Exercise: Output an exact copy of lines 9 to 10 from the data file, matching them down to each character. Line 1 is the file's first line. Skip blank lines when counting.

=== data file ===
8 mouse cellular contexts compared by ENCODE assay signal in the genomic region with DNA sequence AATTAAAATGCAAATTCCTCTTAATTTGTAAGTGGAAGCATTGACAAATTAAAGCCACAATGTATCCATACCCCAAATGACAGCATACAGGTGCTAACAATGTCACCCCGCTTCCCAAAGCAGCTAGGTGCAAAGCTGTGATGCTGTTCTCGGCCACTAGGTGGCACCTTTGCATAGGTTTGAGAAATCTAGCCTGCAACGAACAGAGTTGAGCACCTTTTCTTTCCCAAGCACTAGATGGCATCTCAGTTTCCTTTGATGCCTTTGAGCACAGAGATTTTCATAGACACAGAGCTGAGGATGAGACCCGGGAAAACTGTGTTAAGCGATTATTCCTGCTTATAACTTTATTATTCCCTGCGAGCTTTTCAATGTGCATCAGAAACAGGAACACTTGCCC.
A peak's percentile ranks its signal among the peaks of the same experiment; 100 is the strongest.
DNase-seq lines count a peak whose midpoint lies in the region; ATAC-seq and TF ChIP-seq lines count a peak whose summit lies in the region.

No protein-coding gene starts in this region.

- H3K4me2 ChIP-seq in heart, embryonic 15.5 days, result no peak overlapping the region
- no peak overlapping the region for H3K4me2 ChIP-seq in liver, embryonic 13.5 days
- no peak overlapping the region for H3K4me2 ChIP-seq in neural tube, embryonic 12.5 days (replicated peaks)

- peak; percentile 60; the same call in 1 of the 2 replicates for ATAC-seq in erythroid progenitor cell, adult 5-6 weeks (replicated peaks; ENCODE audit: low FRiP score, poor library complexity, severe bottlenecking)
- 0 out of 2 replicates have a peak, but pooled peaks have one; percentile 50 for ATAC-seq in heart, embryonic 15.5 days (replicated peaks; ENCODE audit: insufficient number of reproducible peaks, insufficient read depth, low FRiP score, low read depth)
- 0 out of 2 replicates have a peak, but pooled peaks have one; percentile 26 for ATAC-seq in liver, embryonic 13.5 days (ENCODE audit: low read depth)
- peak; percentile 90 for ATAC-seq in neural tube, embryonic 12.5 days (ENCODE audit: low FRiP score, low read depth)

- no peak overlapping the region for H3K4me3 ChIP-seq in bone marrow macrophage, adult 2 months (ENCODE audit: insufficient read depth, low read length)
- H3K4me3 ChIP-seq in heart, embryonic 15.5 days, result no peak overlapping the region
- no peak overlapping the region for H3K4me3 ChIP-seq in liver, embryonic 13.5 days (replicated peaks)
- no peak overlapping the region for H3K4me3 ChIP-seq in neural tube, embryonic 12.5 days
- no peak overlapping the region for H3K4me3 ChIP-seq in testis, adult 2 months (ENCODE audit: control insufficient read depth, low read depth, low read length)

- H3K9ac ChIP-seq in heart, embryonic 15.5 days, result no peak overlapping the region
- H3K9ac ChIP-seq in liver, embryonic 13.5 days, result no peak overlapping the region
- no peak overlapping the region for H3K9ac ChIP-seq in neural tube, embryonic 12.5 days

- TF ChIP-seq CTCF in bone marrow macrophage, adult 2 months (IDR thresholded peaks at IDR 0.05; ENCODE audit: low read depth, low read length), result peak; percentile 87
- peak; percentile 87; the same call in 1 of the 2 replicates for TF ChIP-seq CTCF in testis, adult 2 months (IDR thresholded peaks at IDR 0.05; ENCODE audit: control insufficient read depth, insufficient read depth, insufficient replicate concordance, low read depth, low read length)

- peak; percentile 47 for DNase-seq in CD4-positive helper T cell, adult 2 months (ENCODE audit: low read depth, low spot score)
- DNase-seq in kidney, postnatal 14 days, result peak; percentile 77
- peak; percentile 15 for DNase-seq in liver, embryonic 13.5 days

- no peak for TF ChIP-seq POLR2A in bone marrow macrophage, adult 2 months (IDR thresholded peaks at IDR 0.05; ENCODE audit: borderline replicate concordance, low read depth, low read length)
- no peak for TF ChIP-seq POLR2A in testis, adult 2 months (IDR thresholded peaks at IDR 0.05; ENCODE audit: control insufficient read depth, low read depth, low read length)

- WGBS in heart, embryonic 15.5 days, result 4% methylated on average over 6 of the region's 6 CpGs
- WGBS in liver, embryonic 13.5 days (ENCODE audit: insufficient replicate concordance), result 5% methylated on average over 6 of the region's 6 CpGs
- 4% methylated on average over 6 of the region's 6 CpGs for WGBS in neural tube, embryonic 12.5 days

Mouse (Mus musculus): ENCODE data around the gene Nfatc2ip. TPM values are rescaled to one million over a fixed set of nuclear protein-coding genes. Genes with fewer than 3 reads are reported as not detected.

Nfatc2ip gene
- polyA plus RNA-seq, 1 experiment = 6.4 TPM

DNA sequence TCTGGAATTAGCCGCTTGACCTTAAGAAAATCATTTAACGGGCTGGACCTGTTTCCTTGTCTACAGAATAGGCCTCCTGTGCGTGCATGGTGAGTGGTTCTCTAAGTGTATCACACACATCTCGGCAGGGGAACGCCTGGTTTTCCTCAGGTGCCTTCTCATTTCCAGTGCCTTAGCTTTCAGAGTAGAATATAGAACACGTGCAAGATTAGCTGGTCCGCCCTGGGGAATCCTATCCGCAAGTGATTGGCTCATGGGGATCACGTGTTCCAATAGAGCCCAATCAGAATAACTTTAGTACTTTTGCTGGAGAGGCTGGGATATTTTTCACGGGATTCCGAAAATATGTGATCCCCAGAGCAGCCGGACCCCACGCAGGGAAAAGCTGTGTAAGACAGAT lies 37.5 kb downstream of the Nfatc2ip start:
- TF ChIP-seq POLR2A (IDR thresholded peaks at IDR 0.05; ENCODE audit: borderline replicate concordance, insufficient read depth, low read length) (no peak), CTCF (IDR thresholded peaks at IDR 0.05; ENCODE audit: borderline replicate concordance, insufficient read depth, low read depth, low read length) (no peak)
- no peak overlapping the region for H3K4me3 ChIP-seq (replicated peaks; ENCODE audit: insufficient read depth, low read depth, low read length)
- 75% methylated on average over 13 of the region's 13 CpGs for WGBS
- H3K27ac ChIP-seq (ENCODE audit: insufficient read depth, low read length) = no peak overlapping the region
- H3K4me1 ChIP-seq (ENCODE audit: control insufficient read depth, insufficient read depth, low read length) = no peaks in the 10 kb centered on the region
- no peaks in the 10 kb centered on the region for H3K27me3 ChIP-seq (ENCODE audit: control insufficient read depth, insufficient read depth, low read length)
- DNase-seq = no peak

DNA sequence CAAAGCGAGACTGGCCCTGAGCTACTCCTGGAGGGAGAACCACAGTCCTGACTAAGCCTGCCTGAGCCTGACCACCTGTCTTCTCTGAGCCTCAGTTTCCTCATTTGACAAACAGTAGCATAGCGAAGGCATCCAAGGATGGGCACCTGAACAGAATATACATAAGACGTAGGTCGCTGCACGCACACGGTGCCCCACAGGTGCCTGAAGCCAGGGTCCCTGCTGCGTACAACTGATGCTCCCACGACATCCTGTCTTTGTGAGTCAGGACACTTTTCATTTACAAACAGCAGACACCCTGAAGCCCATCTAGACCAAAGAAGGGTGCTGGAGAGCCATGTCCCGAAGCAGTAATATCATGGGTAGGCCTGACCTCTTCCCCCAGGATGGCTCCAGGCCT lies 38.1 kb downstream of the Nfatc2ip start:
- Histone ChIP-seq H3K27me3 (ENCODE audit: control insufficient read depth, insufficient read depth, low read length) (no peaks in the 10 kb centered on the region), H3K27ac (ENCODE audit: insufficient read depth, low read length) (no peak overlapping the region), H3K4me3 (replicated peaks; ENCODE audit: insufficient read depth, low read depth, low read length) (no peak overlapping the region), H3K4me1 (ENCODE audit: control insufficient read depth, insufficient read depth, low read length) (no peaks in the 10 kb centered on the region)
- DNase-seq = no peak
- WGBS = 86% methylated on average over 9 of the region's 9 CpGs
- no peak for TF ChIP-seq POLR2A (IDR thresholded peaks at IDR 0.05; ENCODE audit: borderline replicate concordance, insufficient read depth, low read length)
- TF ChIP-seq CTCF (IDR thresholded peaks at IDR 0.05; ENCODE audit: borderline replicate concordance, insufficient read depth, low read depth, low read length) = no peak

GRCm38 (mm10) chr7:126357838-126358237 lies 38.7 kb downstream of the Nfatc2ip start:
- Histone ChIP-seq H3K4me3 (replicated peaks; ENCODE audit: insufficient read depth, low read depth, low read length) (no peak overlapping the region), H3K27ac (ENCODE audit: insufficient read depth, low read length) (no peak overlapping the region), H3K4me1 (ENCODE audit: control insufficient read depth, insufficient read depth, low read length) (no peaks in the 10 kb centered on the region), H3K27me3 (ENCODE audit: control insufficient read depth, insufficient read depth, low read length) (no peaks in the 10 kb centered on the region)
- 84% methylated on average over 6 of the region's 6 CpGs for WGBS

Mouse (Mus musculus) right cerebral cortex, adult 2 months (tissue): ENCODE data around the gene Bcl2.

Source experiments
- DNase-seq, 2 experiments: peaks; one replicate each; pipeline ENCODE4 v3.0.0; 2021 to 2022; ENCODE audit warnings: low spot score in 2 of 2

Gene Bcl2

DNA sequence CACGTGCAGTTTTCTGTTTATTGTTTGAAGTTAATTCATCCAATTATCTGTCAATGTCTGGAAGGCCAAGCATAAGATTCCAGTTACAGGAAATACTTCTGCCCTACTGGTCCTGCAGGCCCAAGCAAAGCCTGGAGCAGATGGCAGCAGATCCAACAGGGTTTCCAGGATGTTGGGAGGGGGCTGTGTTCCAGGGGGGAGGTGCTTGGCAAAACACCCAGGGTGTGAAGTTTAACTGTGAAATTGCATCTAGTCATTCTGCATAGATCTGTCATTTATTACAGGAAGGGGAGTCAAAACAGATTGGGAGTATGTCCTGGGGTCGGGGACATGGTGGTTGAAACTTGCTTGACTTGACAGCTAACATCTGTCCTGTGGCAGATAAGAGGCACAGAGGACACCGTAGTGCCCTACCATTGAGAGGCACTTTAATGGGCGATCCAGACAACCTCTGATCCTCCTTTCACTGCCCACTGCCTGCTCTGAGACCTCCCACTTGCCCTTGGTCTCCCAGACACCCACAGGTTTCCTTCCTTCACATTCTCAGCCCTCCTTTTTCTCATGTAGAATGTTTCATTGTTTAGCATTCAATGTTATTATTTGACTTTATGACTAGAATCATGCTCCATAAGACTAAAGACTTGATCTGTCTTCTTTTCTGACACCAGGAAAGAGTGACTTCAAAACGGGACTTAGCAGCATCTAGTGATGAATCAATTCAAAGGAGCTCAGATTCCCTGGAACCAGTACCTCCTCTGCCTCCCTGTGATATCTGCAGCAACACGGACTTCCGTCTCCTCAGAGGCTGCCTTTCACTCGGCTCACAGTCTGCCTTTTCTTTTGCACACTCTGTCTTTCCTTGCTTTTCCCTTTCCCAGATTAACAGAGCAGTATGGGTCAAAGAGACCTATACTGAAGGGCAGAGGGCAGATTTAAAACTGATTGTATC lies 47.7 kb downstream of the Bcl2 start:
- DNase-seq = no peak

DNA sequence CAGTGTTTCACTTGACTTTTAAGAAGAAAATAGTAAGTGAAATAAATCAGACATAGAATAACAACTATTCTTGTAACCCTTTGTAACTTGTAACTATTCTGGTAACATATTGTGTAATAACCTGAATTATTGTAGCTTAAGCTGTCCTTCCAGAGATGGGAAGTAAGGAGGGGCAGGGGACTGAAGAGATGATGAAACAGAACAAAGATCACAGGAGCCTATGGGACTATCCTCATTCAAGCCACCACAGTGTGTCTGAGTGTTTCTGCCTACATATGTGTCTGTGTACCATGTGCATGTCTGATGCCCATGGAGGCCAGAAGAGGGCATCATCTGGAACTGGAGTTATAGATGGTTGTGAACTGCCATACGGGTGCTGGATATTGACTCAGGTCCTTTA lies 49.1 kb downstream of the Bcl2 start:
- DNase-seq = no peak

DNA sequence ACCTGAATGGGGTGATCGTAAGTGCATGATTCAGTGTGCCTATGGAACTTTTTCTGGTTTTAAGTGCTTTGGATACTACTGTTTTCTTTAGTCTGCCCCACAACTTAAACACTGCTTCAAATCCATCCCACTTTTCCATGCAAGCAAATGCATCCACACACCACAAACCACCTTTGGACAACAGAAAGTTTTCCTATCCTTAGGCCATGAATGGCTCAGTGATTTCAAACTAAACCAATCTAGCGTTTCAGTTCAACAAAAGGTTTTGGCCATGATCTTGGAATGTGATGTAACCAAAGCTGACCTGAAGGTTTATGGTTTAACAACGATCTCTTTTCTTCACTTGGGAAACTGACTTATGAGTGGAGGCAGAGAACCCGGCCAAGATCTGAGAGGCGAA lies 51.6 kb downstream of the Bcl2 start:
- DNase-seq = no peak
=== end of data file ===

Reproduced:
- 0 out of 2 replicates have a peak, but pooled peaks have one; percentile 50 for ATAC-seq in heart, embryonic 15.5 days (replicated peaks; ENCODE audit: insufficient number of reproducible peaks, insufficient read depth, low FRiP score, low read depth)
- 0 out of 2 replicates have a peak, but pooled peaks have one; percentile 26 for ATAC-seq in liver, embryonic 13.5 days (ENCODE audit: low read depth)